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27 November 2017 Edition

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The bitter fruits of the British Empire

BOOK REVIEW

Inglorious Empire: What the British Did to India. Shashi Tharoor. Hurst & Company €18

EVEN IF this book about Britain’s Indian empire is by an author named by the World Economic Forum in Davos in 1998 as a “Global Leader of Tomorrow”  (scary), his study of how the British Empire damaged India is a damning indictment of imperial rule and its economic imperatives.

Fifty years before the British East India Company began its conquest of India, the country’s share of the world economy was 23%, as large as all of Europe put together; by the time the British left in 1947, it had dropped to just over 3%. Statistics can lie but this one points to an unvarnished truth.

Inglorious Empire explains how this happened, beginning with the emblematic case of the destruction of India’s textile manufacturing by the imposition of tariffs and the flooding of the Indian market with cheap cotton imports from Britain, a part of what Tharoor calls the East India Company’s “schlock and awe” policy. 

Underlying the conquest and maintenance of the empire were assumptions of racial and cultural superiority (an enduring after-effect of such attitudes played a role in the Brexit vote) which fuelled the illusionary notion that it was for the betterment of those being ruled. 

Brute force was used when necessary – India’s Bloody Sunday occurred in 1919 at Amritsar when at least 379 peaceful protesters were shot dead – but the passivity of the governed allowed the British in India to never exceed 0.05% of the population.

The arguments that would justify Britain’s role in India’s history are rationally exposed as defending the indefensible. 

The rule of law, of incontestable value, was introduced but its application was distorted by racial bias and it served as an instrument of colonial control. The crime of “sedition” (used against nationalists like Gandhi)  the outlawing of homosexuality and the criminalising of adultery for married women – but not men! – have been retained by the modern Indian state and used in its courts.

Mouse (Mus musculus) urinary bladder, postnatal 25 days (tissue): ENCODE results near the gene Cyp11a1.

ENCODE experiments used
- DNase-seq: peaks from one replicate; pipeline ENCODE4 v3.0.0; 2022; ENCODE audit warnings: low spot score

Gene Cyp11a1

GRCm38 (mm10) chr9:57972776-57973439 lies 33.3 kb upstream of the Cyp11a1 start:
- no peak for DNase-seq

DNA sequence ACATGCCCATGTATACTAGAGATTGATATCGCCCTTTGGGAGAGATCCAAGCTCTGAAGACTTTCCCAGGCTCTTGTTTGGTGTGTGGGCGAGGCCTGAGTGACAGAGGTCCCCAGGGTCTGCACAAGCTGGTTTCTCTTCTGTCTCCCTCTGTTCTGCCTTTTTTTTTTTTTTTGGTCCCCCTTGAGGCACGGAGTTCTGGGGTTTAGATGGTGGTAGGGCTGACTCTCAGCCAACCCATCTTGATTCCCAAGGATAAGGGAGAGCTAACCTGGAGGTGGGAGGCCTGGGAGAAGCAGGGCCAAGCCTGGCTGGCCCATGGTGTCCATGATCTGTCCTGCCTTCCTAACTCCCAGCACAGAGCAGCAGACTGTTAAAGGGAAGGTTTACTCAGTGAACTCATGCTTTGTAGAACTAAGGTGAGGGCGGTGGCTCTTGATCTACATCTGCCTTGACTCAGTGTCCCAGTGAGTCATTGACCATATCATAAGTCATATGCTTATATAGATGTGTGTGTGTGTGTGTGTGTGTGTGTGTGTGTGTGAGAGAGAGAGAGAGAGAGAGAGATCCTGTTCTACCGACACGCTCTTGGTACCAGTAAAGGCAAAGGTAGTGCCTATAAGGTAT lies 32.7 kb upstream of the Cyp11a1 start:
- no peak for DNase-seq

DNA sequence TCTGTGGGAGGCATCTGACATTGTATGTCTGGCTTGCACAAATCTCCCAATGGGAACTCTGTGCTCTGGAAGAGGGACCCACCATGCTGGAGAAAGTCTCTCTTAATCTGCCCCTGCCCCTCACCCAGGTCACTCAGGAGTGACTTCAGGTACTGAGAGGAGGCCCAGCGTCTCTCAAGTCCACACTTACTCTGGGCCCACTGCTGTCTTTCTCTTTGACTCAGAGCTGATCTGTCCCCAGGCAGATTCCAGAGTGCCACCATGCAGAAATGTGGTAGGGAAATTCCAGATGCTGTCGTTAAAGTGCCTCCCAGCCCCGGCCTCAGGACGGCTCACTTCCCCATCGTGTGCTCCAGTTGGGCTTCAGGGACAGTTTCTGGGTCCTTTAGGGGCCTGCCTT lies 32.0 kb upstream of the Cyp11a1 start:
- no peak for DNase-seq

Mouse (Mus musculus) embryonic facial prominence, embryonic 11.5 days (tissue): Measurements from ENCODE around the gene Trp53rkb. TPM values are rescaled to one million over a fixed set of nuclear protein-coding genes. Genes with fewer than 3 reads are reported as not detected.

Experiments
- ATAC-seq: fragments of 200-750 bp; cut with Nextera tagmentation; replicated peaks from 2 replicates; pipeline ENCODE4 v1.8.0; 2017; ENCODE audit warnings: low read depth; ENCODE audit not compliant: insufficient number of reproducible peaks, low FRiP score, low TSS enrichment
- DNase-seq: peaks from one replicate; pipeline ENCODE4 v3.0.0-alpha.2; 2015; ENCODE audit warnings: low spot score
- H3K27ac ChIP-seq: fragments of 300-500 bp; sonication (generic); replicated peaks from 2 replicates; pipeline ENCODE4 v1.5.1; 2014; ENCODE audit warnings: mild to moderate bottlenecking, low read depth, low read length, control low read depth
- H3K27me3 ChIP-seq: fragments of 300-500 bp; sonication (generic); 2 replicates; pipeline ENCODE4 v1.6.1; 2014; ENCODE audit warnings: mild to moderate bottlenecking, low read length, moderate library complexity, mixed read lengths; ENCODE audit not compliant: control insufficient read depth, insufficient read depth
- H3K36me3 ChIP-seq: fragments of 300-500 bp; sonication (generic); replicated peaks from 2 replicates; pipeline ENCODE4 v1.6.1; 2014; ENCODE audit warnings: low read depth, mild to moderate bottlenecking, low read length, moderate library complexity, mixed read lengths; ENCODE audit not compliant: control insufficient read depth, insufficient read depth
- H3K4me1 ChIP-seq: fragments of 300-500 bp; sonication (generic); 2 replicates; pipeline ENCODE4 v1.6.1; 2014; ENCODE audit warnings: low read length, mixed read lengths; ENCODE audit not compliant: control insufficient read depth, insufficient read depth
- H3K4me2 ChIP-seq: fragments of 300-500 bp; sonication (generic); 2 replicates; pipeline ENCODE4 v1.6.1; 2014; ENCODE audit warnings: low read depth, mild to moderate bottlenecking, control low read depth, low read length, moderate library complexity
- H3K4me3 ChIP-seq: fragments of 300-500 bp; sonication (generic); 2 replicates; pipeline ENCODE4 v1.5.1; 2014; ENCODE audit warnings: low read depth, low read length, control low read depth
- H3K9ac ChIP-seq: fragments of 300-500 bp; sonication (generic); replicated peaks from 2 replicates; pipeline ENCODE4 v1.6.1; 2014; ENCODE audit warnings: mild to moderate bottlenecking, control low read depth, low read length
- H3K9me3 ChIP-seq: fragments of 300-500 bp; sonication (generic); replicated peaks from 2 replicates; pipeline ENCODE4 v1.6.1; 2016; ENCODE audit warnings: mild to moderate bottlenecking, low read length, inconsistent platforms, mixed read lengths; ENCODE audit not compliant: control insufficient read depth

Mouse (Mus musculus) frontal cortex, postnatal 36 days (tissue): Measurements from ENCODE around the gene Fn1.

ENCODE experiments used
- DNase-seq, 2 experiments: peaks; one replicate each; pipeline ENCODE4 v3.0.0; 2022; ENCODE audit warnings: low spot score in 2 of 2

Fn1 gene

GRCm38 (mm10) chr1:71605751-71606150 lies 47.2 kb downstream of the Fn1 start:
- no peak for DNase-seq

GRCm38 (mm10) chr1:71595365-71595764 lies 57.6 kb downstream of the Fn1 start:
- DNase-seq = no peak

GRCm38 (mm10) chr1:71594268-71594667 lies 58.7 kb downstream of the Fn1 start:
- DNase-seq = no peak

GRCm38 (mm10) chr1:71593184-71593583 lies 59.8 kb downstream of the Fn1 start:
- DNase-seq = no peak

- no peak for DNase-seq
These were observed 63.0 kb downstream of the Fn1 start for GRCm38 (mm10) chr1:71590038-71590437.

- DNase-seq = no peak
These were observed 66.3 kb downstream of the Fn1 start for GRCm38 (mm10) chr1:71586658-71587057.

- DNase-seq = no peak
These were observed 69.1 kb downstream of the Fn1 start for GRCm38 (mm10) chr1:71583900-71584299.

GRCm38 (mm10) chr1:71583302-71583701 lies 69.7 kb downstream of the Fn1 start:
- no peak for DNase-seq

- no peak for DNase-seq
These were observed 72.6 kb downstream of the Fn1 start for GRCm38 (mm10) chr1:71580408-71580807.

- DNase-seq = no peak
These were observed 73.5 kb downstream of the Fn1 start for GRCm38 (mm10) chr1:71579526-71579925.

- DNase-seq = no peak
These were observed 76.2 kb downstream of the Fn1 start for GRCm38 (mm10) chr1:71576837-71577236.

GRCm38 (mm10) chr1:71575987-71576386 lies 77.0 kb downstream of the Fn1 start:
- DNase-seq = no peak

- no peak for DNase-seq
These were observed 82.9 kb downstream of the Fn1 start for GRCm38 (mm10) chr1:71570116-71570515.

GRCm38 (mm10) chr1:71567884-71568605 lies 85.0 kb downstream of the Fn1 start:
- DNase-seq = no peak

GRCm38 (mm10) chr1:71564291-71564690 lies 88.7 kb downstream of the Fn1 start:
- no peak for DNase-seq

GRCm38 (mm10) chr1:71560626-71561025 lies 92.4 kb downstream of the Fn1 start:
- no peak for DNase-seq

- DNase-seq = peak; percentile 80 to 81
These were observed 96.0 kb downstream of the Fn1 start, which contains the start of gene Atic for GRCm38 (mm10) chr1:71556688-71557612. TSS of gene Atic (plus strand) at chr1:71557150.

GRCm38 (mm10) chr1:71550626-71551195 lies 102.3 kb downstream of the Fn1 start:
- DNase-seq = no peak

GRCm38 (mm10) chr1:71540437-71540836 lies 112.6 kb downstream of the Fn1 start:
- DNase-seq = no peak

Britain, alarmed by Hindu and Muslim soldiers rebelling in unison in 1857, adopted a policy of divide and rule. Tharoor recognises the origins of such a policy “evidenced in the only already-white country the British colonised, Ireland”. 

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•  Gandhi was charged with sedition; British hero Churchill blamed famine on ‘Indians breeding like rabbits’

The formation of the Muslim League was instigated by the British as a response to the growing influence of the nationalist and secular Indian National Congress party and it was declared a Hindu-dominated organisation. Pitting Muslims against Hindus was, of course, to have disastrous consequences – eventually leading to partition and the creation of Pakistan – and it discredits the idea that the political unity of India was a British achievement. 

Another aspect of Irish history reverberates in Britain’s policy towards India: famine. 

No large-scale famine has taken place in India since independence but some 30million Indians needlessly died of starvation during the Raj. Market forces were sacrosanct and unbudgeted money was not to be imprudently allocated to relief measures, echoing the ‘reasoning’ that allowed a million Irish to perish during An Gorta Mór. Just as grain continued to be exported during Ireland’s famine, foodgrains from India were exported to Ceylon (now Sri Lanka) during the 1943 Bengal famine. Churchill blamed that catastrophe on Indians for “breeding like rabbits” and when the scale of the tragedy was brought to his attention he peevishly asked: “Why hasn’t Gandhi died yet?”

Shashi Tharoor does not deny the benefits that accrued to Britain’s jewel in the imperial crown: law and order was important, newspapers were introduced and, at the risk of seeming frivolous, he singles out cricket, tea and the English language. But the myth that bringing railways to India was a noble achievement is effectively deconstructed, as is the argument of Empire apologist Niall Ferguson that Britain in India served as a benign avatar of globalisation.

Inglorious Empire is a book worth reading and remembering. It is not a hand-held view of history but one that pans back to present its case in a carefully-reasoned and lucidly written manner. 

In the long run, India has flourished but, as the author concludes, human beings do not live in the long run; “they live, and suffer, in the here and now” and India has suffered terribly from British colonial rule.

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